Students might have shown up for the free pizza, but the knowledge they received at the Auraria World AIDS Day event was priceless.
Community and student organizations partnered with the Health Center at Auraria to mark the 30th anniversary of the discovery of AIDS and the 24th anniversary of World AIDS Day Dec. 1.
Upon entry to the Multicultural Lounge, students were given a bingo type card which they could have stamped by each of the various stations manned by different organizations. Completed cards could be redeemed for pizza. The seriousness of the HIV/AIDS subject was countered by a fun and inviting atmosphere.
“I just think that it’s good to let people know about AIDS because it’s very serious and I like the fact that all three schools here on Auraria are participating and making people aware,” said Alejandra Lujan, a Metro sophomore. “Even though it’s such a serious topic, people become more comfortable with it and they’re not afraid, they’re just more out there about it.”
Among the stations presented by the Health Center was “Condom Sense,” which distributed information on the different types of condoms available, both male and female. At the “Let’s Talk” station, visitors drew cards containing questions about common misconceptions pertaining to safe sex. “Show Me” was a station where visitors could receive a demonstration and advice on how to properly apply and use condoms or lubrication as well as what to be aware of when checking the packaging of a condom.
Among the outside organizations taking part were the Gay, Lesbian, Bisexual and Transgender Student Services office and Project Angel Heart, an organization that delivers meals to approximately 850 people suffering from life threatening illnesses.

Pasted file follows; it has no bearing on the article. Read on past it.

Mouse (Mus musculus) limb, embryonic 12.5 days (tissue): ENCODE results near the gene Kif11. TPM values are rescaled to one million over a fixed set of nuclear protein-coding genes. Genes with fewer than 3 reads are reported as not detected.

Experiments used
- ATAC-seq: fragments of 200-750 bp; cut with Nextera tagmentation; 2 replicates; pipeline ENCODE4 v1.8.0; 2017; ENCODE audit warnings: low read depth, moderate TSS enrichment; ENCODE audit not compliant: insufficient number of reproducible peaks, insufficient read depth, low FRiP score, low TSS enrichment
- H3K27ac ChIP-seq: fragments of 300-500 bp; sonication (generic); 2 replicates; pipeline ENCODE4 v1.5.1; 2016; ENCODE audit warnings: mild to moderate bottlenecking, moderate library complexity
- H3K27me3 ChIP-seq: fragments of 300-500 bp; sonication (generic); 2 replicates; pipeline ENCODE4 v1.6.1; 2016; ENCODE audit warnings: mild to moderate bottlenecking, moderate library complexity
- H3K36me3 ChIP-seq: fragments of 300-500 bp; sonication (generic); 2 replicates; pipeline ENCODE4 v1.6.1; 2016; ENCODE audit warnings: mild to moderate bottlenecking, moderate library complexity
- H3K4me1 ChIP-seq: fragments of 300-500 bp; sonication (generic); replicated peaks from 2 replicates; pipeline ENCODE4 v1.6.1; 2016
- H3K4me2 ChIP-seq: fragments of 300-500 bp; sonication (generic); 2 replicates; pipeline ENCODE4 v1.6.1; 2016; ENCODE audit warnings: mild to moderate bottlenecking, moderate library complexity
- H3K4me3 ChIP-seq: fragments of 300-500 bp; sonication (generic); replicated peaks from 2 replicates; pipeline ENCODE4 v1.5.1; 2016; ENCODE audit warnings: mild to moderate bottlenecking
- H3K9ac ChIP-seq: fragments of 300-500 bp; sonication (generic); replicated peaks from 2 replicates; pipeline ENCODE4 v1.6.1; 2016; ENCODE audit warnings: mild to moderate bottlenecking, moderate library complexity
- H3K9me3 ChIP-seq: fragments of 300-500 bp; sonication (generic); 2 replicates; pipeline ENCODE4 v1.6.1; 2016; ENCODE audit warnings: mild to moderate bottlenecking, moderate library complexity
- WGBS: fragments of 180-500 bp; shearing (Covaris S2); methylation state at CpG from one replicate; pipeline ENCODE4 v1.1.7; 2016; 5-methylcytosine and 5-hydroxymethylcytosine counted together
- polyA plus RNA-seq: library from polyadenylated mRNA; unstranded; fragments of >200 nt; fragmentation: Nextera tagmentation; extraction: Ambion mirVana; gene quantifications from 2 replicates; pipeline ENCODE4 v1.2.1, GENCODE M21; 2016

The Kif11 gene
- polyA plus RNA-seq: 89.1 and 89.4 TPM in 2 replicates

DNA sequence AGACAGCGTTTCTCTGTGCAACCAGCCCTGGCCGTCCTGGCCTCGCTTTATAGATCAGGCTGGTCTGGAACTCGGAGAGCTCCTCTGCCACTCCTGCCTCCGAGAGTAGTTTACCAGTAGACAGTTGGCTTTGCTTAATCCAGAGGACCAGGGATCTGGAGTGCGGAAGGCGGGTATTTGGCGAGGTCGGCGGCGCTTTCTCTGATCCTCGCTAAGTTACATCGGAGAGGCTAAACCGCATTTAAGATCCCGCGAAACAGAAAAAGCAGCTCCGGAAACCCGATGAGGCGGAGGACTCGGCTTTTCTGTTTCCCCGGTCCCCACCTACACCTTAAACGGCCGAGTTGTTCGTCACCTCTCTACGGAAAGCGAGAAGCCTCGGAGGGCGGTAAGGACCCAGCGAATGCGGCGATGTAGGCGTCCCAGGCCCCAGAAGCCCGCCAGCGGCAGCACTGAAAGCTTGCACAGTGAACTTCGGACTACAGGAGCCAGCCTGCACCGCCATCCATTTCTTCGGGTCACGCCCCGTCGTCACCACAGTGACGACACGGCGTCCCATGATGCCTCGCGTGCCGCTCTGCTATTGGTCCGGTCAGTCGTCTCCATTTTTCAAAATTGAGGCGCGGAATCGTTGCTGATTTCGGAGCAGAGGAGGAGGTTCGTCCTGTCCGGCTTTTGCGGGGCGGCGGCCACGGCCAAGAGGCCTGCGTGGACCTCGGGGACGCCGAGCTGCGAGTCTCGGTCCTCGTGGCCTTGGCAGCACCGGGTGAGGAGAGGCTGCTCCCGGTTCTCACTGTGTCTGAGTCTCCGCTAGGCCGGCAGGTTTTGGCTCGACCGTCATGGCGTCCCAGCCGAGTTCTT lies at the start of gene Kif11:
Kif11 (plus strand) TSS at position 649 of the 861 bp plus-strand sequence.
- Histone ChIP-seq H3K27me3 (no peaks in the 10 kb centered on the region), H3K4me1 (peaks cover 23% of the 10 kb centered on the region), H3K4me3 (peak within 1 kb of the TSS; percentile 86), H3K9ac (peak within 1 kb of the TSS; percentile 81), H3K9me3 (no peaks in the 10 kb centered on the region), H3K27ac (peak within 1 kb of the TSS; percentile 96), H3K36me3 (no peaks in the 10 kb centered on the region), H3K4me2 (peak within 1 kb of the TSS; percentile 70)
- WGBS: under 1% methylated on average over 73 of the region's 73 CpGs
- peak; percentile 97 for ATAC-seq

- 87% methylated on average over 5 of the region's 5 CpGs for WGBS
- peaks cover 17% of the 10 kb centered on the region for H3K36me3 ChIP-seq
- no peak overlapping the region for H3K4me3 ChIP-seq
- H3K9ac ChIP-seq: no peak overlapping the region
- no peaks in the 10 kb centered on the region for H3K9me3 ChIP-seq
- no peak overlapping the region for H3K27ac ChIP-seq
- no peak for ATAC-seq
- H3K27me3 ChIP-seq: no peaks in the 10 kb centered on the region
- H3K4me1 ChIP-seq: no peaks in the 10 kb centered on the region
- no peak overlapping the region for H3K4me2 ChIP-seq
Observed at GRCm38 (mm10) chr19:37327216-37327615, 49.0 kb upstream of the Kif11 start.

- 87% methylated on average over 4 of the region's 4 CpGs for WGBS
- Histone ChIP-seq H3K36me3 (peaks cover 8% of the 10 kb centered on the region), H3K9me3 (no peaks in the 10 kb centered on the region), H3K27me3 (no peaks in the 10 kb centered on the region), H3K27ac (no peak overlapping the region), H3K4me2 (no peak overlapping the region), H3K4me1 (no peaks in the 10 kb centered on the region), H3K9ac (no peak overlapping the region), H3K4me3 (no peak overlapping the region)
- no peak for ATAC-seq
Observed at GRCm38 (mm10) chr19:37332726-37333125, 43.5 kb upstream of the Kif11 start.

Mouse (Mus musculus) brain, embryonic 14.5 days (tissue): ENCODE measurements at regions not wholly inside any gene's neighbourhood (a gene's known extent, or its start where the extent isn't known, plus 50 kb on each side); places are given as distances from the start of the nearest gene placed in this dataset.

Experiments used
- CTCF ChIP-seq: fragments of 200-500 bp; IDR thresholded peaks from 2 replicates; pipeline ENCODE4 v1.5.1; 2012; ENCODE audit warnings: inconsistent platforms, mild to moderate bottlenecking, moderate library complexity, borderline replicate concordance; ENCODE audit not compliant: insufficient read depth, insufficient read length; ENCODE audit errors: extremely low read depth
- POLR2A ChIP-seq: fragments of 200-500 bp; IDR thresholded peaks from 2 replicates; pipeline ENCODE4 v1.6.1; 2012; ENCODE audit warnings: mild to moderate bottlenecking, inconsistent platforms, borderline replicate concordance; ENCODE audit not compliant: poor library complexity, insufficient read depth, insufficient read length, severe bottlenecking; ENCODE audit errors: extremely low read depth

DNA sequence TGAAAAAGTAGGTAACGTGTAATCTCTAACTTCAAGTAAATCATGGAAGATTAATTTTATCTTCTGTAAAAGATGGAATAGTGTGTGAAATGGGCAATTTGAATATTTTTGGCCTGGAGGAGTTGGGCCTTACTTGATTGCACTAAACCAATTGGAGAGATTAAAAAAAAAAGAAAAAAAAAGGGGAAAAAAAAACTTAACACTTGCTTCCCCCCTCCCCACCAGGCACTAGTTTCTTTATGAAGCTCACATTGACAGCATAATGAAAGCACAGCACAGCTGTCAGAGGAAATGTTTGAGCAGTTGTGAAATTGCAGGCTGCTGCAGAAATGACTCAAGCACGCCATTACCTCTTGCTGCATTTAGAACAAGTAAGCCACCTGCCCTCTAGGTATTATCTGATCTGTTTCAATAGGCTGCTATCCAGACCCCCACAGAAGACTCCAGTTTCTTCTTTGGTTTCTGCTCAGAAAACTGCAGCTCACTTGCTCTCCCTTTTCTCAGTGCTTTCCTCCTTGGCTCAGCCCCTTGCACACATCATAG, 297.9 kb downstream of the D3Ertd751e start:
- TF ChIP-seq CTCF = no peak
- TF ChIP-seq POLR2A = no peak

“It’s important because the AIDS issue is definitely still an issue, and our services directly coordinate with that,” said Keegan Kuhlmann, volunteer resource coordinator with Project Angel Heart. “With the AIDS background that we do have, this is a great opportunity for us to get our name out.”
While visiting the various presentation tables, participants could text their answers to questions about the best way to prevent the spread of HIV/AIDS that would then be projected onto a “Poll Anywhere” screen.
In spite of the awareness raised by events like World AIDS Day, nearly 50,000 individuals contract HIV/AIDS in America each year, according to the Centers For Disease Control and Prevention.
Maria Lopez from the Denver HIV Resources Planning Council and Anthony Stamper from the Denver office of the Department of Environmental Health were present answering questions and clearing up myths about HIV/AIDS.
“I think venues like this and activities where you’re with students or in any type of community event is a great way to get the message out,” Stamper said. “There are a number of people who have actually engaged us and asked some really intriguing questions.”
With a disease like HIV/AIDS that can have deadly consequences, the knowledge and information shared at the World AIDS Day could be life saving.
“We have been beneficial in addressing some of those misconceptions but I think overall hopefully we’re getting some message out [so] people will get tested and know their HIV status,” Stamper said. “More importantly though, is to practice safe sexual activities.”